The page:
Funds to defend your savings from the market rout

0
5


In almost every part of our lives, priorities are shifting, with safety and prudence the new virtues. 

In future, more people may want to preserve their money, rather than maximise returns: the return of their capital is, in other words, more important than the return on their capital.

Growth will be an added extra, rather than the prime short-term objective. In this circumspect environment, the fund managers committed to safeguarding savings could become power players.

In future, more people may want to preserve their money, rather than maximise returns: the return of their capital is, in other words, more important than the return on their capital

These managers, such as Ruffer and CG Asset Management, are already hailed among their investors who are grateful that their savings were largely shielded from the coronavirus sell-off.

Preserving capital is the prime consideration for many of the super-rich too, although the hedge funds that promise this service have not always delivered.

This disappointment is shared by less affluent investors who trusted in absolute return funds marketed as hedges or buffers against market vicissitudes. 

Only one, Janus Henderson UK Absolute Return, has outperformed cash over the past decade.

Absolute return funds employ various techniques, including a variety of complex financial derivatives. 

But they have not matched the ingenuity of the less heavily-promoted capital preservation investment trusts such as Capital Gearing from GC Asset Management, Personal Assets, Ruffer Investment Company and RIT Capital Partners.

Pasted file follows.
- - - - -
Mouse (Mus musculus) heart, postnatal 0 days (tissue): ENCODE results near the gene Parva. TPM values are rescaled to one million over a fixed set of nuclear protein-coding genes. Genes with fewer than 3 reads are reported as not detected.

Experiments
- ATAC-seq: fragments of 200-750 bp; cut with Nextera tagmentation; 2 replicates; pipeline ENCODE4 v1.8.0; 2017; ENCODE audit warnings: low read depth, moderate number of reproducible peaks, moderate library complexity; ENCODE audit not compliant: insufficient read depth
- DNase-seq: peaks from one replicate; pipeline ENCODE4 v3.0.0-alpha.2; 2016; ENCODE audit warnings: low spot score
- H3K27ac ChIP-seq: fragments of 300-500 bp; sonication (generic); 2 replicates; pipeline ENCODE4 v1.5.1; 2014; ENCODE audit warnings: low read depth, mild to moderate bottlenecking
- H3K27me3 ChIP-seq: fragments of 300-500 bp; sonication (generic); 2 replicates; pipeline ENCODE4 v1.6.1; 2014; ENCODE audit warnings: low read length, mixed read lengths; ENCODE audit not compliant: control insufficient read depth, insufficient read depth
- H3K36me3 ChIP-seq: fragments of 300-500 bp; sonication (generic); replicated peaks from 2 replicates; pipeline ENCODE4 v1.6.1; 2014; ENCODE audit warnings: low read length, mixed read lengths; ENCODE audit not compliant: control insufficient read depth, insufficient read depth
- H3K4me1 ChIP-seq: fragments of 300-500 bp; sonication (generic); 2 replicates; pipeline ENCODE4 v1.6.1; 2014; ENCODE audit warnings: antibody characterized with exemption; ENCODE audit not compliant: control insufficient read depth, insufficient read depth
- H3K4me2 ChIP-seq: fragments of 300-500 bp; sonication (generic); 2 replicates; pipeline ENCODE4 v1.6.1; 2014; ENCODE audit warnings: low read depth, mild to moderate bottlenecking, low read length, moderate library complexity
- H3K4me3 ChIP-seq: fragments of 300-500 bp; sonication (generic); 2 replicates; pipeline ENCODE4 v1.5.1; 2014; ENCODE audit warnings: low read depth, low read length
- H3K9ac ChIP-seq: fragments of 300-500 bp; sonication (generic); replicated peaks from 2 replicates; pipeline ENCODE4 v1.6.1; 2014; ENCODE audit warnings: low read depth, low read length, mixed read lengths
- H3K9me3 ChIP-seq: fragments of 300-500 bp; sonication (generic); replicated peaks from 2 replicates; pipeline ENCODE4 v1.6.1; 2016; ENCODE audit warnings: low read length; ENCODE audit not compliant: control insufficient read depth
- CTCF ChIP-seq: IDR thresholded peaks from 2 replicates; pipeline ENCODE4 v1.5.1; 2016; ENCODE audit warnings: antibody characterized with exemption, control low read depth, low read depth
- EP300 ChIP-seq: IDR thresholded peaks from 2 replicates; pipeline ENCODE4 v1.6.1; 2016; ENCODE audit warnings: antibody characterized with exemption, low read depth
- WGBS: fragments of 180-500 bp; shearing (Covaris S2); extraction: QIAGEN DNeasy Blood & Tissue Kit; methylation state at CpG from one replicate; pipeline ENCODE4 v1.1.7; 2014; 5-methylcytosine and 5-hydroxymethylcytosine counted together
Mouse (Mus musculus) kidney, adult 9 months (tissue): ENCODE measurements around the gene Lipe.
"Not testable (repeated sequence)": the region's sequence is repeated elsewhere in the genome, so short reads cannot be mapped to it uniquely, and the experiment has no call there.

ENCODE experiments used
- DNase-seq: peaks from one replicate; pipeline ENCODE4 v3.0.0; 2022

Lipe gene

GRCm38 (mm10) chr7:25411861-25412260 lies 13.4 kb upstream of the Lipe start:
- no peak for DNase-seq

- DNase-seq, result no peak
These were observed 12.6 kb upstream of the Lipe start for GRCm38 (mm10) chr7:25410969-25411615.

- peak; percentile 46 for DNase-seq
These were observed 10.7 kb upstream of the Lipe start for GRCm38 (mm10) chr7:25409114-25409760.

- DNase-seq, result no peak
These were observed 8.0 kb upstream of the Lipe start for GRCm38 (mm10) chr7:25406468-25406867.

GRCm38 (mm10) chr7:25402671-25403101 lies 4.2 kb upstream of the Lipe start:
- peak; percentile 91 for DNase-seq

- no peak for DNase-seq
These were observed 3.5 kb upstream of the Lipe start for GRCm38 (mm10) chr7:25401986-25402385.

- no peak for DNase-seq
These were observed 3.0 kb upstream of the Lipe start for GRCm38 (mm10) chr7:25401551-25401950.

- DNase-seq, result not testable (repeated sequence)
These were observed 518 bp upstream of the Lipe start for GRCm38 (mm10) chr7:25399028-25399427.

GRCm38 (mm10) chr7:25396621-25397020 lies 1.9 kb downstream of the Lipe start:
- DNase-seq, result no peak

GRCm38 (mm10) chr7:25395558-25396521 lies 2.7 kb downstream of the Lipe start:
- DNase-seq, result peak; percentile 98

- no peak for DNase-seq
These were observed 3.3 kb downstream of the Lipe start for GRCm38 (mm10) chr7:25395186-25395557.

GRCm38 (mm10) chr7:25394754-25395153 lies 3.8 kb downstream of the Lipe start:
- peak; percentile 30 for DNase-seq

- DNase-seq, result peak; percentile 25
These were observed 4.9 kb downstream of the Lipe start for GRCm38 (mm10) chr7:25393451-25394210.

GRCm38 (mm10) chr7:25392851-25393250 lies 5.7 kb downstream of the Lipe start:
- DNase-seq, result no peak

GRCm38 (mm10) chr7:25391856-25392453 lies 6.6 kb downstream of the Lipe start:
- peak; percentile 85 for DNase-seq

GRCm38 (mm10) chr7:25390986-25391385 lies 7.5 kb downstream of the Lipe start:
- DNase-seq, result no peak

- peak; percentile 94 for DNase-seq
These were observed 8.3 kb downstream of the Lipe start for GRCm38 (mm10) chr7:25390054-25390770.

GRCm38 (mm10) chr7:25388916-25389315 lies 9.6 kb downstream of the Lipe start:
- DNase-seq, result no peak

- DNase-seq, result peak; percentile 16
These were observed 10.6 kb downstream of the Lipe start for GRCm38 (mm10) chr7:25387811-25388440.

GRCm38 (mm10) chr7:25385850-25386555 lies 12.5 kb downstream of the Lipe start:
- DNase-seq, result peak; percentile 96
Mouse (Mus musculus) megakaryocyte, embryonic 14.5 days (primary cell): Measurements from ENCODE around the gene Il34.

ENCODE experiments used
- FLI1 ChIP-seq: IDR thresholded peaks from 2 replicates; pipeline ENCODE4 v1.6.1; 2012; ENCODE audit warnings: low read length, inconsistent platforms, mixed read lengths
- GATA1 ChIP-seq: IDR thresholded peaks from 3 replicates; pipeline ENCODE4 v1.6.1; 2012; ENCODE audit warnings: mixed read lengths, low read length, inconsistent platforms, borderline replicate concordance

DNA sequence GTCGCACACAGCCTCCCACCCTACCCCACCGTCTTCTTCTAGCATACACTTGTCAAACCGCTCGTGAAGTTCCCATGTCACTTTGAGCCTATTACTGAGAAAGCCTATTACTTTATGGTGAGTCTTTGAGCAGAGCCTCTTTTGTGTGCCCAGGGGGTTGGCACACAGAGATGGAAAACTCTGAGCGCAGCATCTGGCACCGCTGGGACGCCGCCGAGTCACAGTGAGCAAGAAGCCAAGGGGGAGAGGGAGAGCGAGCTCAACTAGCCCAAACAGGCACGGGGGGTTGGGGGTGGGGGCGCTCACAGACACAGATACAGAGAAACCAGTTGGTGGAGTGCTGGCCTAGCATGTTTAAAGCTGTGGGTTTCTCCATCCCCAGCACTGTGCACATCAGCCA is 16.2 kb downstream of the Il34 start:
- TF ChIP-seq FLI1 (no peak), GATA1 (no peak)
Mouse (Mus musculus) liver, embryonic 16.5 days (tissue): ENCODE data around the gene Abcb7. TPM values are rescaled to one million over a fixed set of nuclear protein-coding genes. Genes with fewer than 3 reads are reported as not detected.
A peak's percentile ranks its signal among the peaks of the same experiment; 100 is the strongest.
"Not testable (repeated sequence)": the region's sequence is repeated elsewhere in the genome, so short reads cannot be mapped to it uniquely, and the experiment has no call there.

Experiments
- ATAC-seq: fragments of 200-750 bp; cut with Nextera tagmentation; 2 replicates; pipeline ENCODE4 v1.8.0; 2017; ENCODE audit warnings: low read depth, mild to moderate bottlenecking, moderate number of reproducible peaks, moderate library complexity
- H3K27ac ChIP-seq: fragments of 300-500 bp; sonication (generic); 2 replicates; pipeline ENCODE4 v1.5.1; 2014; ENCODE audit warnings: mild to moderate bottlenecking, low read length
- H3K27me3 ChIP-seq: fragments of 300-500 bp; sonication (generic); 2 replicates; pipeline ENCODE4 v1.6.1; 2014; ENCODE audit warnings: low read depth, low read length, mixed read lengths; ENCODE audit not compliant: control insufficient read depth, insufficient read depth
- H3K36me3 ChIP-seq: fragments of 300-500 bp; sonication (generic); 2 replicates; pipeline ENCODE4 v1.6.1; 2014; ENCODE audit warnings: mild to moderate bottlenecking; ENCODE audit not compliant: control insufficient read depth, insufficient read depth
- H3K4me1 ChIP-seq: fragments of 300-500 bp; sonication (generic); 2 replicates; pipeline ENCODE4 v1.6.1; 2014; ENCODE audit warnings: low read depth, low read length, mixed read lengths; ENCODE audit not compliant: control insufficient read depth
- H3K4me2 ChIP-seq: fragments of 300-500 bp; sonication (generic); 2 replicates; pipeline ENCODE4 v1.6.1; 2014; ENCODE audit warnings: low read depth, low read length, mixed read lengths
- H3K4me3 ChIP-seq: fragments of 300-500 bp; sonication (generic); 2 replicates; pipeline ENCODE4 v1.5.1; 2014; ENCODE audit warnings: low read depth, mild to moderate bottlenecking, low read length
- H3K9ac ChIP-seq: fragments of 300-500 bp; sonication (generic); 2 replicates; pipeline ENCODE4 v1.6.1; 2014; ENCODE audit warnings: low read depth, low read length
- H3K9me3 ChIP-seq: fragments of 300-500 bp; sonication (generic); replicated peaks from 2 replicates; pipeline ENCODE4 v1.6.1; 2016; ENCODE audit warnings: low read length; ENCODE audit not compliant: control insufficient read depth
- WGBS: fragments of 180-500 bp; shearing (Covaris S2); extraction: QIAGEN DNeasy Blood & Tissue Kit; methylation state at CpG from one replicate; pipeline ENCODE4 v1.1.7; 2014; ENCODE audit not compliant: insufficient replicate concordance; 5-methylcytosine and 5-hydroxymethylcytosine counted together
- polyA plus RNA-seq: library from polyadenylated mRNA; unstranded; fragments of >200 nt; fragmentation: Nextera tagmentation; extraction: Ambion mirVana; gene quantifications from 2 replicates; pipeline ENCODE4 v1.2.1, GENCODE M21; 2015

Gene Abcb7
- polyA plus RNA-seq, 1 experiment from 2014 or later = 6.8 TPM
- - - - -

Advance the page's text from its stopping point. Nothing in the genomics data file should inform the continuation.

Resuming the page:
Their approach is based on a mix of arch-pessimism, diversification – and an iron resolve not to lose money.

In March this year, when share prices were plummeting, Ruffer made $2.6billion on a series of deals, including a bet on the US Vix Volatility Index, known as the fear gauge. 

The trust’s managers bought call options, derivatives that allow you to buy into a share, a commodity or an index at a future date.

These options were cashed in at values ranging from 40 to 100 times their original prices. 

Duncan MacInnes, the trust’s co-manager, describes them as an insurance policy, something of an understatement, because, since January, the trust is up by 4 per cent, while the FTSE 100 index is down by about 20 per cent.

In 2018, when anxiety briefly beset the markets, Ruffer made $800million on $22million-worth of Vix options at 50 cents apiece. 

This earned the trust the nickname 50 Cent after the US rapper, who even when his album Get Rich Or Die Tryin’ was a chart-topper, still gave thrifty tips on social media.

MacInnes describes his trust as all-weather, which has enabled it to provide a return of 8.5 per cent every year over the past 25 years, even during the dot-com rout and the financial crisis. Over the same period the annual return from the Footsie has been 6pc.

At the start of 2020, MacInnes and his co-manager Hamish Baillie sensed the skies were darkening. 

And the duo do not see bright skies ahead. MacInnes argues that ‘the primacy of the shareholder is under threat,’ with more companies husbanding cash, rather than paying dividends.